What is the centripetal acceleration for non-uniform speed?

In NCERT physics page no. 122 example 6.7 there is an argument next to equation 6.12 i.e., $$T_A -mg= \frac {mv_0^2}{L}$$ which means that at the lowest point the centripetal force is equal to $$\frac {mv_0^2}{L}$$ which means that centripetal acceleration is $$\frac {v^2}{r}$$ which I think isn't true as the speed of the ball is constantly changing so we can't use the formula of $$\frac {v^2}{r}$$ for calculating centripetal acceleration and hence the force. I know the derivation of the formula of centripetal acceleration for uniform circular motion from Halliday Resnick and Walker and the formula is derived on the assumption that speed is constant. So I want a confirmation whether my thinking about the logic being used is wrong is correct or not?

• Try differentiating $\vec{r}=r\cos{\theta}\,\hat{x}+r\sin{\theta}\,\hat{y}$ and express the velocity and acceleration in terms of $\hat{r}$ and $\hat{\theta}$. – G. Smith Oct 17 '19 at 5:03
• I did that and the acceleration I am getting is not what is stated – user238497 Oct 17 '19 at 5:07
• As Aaron shows in his answer below, $$a_c=\frac{v^2}{r}$$ is always true. The perpendicular (centripetal) component can be dealt with independently of the parallel component and only depends on how fast you move in that very instant, which doesn't have to be constant and the same in the next instant. Only if you write it as $$a=\frac{v^2}{r}$$ is it only true for uniform (constant-speed) motion. – Steeven Nov 20 '19 at 9:47

In polar coordinates, the acceleration vector for planar motion is given by $$\mathbf a=(\ddot r-r\dot\theta^2)\hat r+(r\ddot\theta+2\dot r\dot\theta)\hat\theta$$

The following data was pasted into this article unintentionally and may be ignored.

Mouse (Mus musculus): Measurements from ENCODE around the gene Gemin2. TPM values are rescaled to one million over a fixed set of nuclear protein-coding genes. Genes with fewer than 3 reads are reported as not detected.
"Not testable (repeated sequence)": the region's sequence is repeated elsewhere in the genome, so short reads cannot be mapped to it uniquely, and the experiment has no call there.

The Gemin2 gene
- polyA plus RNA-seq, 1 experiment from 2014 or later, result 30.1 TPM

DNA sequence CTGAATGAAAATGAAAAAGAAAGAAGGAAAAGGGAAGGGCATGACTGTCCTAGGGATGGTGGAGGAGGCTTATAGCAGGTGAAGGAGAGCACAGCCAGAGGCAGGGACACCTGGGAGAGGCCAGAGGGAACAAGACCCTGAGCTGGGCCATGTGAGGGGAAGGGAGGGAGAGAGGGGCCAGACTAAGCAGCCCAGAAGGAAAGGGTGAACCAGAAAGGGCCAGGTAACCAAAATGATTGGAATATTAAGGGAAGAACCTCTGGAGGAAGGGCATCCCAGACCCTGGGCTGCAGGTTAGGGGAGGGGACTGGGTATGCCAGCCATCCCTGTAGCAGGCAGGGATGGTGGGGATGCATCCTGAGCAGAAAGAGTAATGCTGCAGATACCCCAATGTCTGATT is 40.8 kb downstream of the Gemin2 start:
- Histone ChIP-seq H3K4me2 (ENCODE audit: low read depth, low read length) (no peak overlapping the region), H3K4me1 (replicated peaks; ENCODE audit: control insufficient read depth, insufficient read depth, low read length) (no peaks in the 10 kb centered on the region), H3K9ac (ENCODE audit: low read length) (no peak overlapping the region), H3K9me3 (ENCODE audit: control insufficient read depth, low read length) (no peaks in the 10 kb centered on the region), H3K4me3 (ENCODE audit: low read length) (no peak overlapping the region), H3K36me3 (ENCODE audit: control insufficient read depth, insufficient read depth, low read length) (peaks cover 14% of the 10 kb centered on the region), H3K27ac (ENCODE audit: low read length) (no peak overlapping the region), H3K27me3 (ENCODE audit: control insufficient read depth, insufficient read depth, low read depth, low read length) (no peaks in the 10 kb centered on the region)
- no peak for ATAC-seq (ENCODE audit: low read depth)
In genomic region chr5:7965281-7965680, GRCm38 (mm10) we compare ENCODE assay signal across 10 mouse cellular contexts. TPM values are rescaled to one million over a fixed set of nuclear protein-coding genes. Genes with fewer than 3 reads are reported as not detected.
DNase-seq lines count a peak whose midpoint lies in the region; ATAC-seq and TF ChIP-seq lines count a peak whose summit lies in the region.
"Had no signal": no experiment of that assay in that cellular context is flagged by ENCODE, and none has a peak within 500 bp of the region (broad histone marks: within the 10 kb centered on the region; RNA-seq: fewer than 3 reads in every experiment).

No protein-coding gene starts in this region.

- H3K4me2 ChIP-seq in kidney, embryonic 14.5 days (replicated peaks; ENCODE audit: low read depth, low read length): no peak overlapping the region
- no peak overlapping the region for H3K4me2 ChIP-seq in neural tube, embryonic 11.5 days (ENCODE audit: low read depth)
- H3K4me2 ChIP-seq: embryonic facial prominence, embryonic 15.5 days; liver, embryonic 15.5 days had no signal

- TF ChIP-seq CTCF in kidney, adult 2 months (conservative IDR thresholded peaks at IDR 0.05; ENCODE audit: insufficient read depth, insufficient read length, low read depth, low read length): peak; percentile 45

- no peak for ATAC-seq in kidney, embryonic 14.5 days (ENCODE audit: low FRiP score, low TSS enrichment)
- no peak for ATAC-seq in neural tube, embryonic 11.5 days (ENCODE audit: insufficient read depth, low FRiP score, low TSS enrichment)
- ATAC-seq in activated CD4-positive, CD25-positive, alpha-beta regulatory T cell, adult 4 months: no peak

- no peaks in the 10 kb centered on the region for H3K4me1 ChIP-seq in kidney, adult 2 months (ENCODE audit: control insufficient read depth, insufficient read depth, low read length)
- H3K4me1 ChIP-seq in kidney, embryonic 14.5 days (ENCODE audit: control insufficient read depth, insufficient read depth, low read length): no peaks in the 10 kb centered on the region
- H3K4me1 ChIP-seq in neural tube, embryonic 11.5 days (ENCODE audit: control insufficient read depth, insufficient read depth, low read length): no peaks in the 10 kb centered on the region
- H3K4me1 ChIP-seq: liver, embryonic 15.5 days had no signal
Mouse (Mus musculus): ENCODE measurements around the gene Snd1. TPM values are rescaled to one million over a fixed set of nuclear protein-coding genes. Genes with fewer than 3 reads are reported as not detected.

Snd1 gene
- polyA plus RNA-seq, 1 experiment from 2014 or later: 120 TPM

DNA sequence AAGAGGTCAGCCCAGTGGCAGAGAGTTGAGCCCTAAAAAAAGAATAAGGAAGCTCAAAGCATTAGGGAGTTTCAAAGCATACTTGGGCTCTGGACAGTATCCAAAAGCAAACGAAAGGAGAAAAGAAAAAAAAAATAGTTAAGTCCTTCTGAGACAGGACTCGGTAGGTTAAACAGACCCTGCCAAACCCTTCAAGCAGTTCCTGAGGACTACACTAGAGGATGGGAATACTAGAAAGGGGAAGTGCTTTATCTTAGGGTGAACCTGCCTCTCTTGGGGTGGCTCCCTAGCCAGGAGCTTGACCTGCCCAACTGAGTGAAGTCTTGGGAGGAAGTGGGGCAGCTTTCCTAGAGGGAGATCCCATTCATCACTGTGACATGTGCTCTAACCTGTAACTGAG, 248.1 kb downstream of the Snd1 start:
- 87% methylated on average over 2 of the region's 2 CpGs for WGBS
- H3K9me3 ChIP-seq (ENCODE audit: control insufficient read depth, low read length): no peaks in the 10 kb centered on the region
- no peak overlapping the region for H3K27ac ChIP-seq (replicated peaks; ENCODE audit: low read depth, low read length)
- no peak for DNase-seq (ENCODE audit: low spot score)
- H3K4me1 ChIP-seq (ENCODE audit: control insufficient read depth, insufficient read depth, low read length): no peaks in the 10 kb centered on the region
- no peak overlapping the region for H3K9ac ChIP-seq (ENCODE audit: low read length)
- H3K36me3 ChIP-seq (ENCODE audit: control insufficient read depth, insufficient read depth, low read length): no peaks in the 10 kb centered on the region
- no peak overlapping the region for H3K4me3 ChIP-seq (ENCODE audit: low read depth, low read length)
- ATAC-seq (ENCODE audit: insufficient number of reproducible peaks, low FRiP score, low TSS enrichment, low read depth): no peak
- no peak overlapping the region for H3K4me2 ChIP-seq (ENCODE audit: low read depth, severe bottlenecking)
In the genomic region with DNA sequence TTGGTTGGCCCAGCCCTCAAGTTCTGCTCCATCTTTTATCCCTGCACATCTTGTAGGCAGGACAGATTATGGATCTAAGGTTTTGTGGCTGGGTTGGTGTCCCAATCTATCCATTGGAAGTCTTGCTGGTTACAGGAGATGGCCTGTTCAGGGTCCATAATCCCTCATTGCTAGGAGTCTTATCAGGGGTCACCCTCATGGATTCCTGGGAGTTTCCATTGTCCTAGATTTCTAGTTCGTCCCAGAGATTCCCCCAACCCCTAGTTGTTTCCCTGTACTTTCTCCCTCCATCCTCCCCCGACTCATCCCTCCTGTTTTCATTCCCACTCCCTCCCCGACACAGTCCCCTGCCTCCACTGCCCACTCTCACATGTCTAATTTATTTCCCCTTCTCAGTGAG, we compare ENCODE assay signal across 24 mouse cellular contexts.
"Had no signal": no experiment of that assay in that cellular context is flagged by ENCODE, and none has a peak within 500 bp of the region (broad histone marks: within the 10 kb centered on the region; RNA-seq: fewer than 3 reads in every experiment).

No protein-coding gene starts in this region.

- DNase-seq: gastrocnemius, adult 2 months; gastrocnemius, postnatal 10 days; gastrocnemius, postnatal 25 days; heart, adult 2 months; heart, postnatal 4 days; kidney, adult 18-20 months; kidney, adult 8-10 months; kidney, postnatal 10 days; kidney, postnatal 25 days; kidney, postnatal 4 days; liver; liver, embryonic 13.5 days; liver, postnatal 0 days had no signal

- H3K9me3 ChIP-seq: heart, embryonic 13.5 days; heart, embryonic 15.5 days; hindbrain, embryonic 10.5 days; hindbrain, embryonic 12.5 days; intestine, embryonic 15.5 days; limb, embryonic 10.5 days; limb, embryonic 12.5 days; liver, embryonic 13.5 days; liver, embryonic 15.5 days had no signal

If our motion is along a circle, we have $$\dot r=\ddot r=0$$, so our acceleration reduces to $$\mathbf a=-r\dot\theta^2\hat r+r\ddot\theta\hat\theta$$

The centripetal acceleration is the radial component of the acceleration $$a_c=r\dot\theta^2$$

Using $$\dot\theta=v/r$$ we end up with the familiar result $$a_c=\frac{v^2}{r}$$

Notice how we didn't assume anything about the speed $$v$$. This expression is valid for when $$v$$ is not constant. We will just have a changing centripetal acceleration, and we will also have a non-zero tangential acceleration as $$\ddot\theta=\dot v/r\neq 0$$.

Assign unit vectors in radial and tangential direction and resolve them in cartesian coordinate system.Differentiate them twice and you will get the desired result.

I would try to give a rather intuitive way to approach the question.

Say the object is rotating in a circle with a tangential acceleration $$a_t$$. Here $$a_t$$ acts to change the speed of a particle in the tangential direction (say) changing it from $$v_0$$ to $$v$$. Now say at that instant the tangential acceleration ceases to exist then what can we say about the centripetal acceleration? Surely it would be $$a_c = \frac {v^2}{r}$$. Hence it can be stated that at any instant that the centripetal acceleration acting on an object is proportional to square of it's instantaneous velocity.

• @AaronSteven Lately thinking about this I have came to the intuition stated above (in my answer) can suggest whether it is correct or not? – user238497 Nov 26 '19 at 12:11